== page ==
An email I received deserves a quick run down memory lane today …
I am an avid follower of your articles. Your write-up on “Knowledge, Actualization, and Screwing Up ” is by far one of your best works, and it reminds people like me how it is possible even for smart, successful and patient traders to lose sight of the bigger picture. It clearly tells us the importance of NOT straying from one’s game plan (including aspects of scaling up/position sizing) and to an extent, how it will help if one can imbibe disciplinary qualities right from the start. So, as a beginner, I hope to learn from your experiences – especially from one as powerful as you’ve just shared.
Knowledge is one thing, actualization of that knowledge is something else entirely. In my mind, this fundamental difference is the source of the problems we create for ourselves, problems arising out of the inability to do what we know is the right thing to do.
How many traders fall victim to this basic problem? I don’t have a number, but I can tell you that whatever that number is, it is huge. Yes, we know we should not pull our stops, we should only enter a trade on the “buy” signal, and we should never trade on a cloudy day. We know these things to be “right” (well, maybe not the cloudy day thing), but, yet, we still don’t always actualize the knowledge we have; we end up making a mistake. Why is this? I believe the answer resides on the emotional plane of life, and to demonstrate this, I will tell you about the experience I had this past week playing poker.
As I told you the other day, I am taking a break from trading, and I am playing more poker to fill some of that time. I also told you that I was playing well, getting lucky, and building my bank. What I did not tell you is that I felt pretty good about my winning streak, and that was the inspiration for moving “up in class,” playing for higher stakes. Now, I knew I should have stayed the course with my game plan, which was to build my bank slowly and then move up to the bigger games. I understood when I formulated my strategy that to play in the bigger games, I needed to be able to absorb larger losses. Did I actualize that knowledge? Well, no, not exactly.
Part of the overall plan for poker (and trading as well) is that when you are winning, you stay with what got you there. In the words of someone long ago who understood this,” You dance with the one who brung you.” So, if your strategy is working, stay with it.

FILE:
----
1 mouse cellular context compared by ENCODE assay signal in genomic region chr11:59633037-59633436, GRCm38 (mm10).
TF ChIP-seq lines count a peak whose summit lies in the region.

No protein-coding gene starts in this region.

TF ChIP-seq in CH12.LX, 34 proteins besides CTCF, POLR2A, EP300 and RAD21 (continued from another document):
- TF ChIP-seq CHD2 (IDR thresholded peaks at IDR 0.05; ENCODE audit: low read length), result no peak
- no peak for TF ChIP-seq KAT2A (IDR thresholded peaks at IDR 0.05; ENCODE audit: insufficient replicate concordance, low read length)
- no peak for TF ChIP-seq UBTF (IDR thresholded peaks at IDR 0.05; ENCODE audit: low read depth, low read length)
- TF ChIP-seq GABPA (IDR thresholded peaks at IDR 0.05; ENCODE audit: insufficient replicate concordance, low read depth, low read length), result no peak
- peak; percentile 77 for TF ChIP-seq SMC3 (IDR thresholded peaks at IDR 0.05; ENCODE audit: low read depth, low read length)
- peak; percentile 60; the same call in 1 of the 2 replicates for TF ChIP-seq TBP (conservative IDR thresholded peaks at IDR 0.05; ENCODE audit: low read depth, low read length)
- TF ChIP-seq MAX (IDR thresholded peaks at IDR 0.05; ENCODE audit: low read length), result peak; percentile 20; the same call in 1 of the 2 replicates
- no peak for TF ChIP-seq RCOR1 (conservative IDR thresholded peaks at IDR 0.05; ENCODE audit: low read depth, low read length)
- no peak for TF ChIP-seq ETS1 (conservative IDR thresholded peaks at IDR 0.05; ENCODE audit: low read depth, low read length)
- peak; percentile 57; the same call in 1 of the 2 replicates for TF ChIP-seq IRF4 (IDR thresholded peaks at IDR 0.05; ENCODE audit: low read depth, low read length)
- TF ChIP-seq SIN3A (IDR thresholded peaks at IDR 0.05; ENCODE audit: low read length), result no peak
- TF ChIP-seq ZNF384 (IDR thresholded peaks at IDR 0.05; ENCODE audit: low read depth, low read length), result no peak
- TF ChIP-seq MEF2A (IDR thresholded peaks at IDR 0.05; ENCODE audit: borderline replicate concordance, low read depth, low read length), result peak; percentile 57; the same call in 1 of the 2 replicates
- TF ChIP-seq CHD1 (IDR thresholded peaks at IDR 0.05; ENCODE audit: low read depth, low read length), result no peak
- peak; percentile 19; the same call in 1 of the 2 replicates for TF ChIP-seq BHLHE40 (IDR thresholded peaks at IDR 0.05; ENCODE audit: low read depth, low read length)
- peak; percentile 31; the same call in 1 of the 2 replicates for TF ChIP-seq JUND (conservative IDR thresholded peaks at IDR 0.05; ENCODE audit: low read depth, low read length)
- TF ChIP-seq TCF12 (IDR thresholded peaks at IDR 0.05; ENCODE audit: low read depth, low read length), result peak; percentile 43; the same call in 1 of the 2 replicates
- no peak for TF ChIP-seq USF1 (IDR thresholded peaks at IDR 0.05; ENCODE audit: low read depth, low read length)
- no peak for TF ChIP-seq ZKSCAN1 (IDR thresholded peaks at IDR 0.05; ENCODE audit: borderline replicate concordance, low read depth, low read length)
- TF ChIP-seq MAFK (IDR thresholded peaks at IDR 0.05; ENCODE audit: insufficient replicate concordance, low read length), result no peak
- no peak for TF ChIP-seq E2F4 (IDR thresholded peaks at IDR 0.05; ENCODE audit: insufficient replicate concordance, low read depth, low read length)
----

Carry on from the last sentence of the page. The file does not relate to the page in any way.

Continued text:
Anyway, as my winning streak rolled on, my confidence grew, which is good, unless that confidence turns into hubris, that oh-so-human state the ancient Greeks believed brought on the wrath of the gods. I don’t know if the “gods” twisted my luck, but in a flash, my winning streak turned into losing streak, and those losses magnified in scope for two reasons. One is that I was playing at a higher level, so the losses, were, naturally, larger. The second is more profound. Because my fortunes changed so swiftly, I became an emotional player. I started rationalizing, which turned into an inability to actualize what I knew to be right.
You see, I got knocked out of three tournaments in a row in such a manner as I have yet to see in my long days of playing poker, and that spun me round, twisted me up, and set me up for the losses that would come and come quickly. The first two “knockouts” came when my pocket kings put me all in against pocket aces (oops!). The third loss sent a message in bright, pink neon – stop playing, collect yourself, and get back on track – but I did not see the message. All I saw was that my pocket aces were just beaten by three kings. So what did I do? Frazzled, frustrated, and fretting, I jumped back in swinging for the fences. I bet big, determined to prove my winning streak did not end with those three unbelievable losses, and I lost even more. In fact, I lost most of my bank in several more quick exits.
So, every day, I write about what I know is right, but I am fallible. Sometimes, I cannot actualize what I know is the right course of action. Sometimes, I screw up. Keep this in mind as you read my words of advice in this column.
Trade in the day; invest in your life …